On Friday, I was in the presence of healing. I was not in a hospital or a church. I was not at the bedside of someone who is struggling with illness. I was not on my knees in prayer though the whole of the day felt like one, long conversation with the Holy. So,perhaps, it was prayer.
Instead, I was in the front row pew of my car traveling the highways and back roads of southern Minnesota. My husband and I had decided to do a little road trip for the day. Travel down the Minnesota side of the river and then cross over into Wisconsin and make our way home from the view of our neighboring state. But before we made it to the river, we took the rolling roads of farmland and small town,our eyes soaking in the possibility, the promise of what is yet to be. It was like watching the act of resurrection in its infant stages.
For as far as the eye could see fields unfolded, their soil in various stages of readiness for planting. In some the rivulets of blades were visible and I imagined the farmers having driven through the land with hope tucked in their jean pockets. Other fields were marked with last year’s corn stalks nubbed off and sticking up like a bad crew cut on a young boy’s head. But even those fields held the promise of ‘not yet’ but soon.
In one field, we saw the gathering of a whole herd of what I have always called ‘Oreo cows’. I do not know their proper name but they have the look of an Oreo cookie….black head and upper body, black rump and tail, with a creamy white strip in the middle. They were too beautiful to pass up so we had to pull off and take some photos. In our stopping we noticed the numbers of young ones, new to the world, lying down for a morning,drinking from their mother’s undersides. There appeared to be a set of three snuggled up together…triplets? The adults in the group clearly were uncertain about the two-leggeds who had stopped to take in their sight. Looking at us with their enormous, brown eyes they began to move their community further away and down into the field to safety. But this was not before we got a good dose of healing and hope from their effort at continuing their species and also a nice experience of humor and awe that they exist at all.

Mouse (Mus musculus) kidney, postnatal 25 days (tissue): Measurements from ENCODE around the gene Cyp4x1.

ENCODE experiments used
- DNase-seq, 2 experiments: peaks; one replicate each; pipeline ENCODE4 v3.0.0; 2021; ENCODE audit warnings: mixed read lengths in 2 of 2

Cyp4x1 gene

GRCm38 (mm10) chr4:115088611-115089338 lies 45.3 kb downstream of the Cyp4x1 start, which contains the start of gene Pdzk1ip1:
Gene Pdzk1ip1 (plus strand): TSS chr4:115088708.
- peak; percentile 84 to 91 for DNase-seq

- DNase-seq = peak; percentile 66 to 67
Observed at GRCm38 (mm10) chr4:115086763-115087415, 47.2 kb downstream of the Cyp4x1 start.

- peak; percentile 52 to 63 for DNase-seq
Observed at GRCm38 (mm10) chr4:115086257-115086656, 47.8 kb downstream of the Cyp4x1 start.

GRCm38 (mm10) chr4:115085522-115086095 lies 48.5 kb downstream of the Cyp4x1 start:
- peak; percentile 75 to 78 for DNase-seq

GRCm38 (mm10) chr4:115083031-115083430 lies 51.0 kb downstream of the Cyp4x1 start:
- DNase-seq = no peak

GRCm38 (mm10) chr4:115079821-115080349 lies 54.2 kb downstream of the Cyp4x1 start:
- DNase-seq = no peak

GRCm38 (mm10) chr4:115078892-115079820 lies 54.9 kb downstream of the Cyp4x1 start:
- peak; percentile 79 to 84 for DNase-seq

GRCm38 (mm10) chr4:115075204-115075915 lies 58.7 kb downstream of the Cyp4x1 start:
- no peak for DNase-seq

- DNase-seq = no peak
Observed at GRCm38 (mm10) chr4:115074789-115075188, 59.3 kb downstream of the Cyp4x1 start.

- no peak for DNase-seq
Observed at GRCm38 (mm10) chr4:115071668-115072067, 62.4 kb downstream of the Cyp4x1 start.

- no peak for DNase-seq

This healing journey came after the longest winter, one that still does not want to leave us. Rain flecked with snow falls still as we make our way into May. And so the healing comes from the wisdom of those who do not know the calendar date but continue their push toward new life regardless of numbers assigned to days. These are the ones who feel the pull of seasons in ways undefined in human terms.
Like the pelicans that flew overhead in Friday, flapping their prehistoric looking wings and carrying their comical beaks along the springtime sky. These amazing white birds twisted and turned their way along the winding river route, periodically landing for a rest on the still frigid water. One would dip down, land, float and a few of its friends would do the same. To keep it company? Who knows. It was a beautiful and peaceful sight to these human eyes.
This road trip had the words of Wendell Berry’s poem floating through my head. Berry, a farmer by trade and a writer as well captures the gift we experienced:
When despair for the world grows in me
and I wake in the night at the least sound
in fear of what my life and my children’s lives may be,
I go and lie down where the wood drake
rests in his beauty on the water, and the great heron feeds.
I come into the peace of wild things
who do not tax their lives with forethought
of grief. I come into the presence of still water.
And I feel above me the day-blind stars
waiting with their light. For a time
I rest in the grace of the world, and am free.
And so it was. Freedom. Healing. Hope. Possibility. Imagination. Wisdom. All from those who have no words, who have no way of communicating the goodness and promise of the Universe except by being.
And that was more than enough.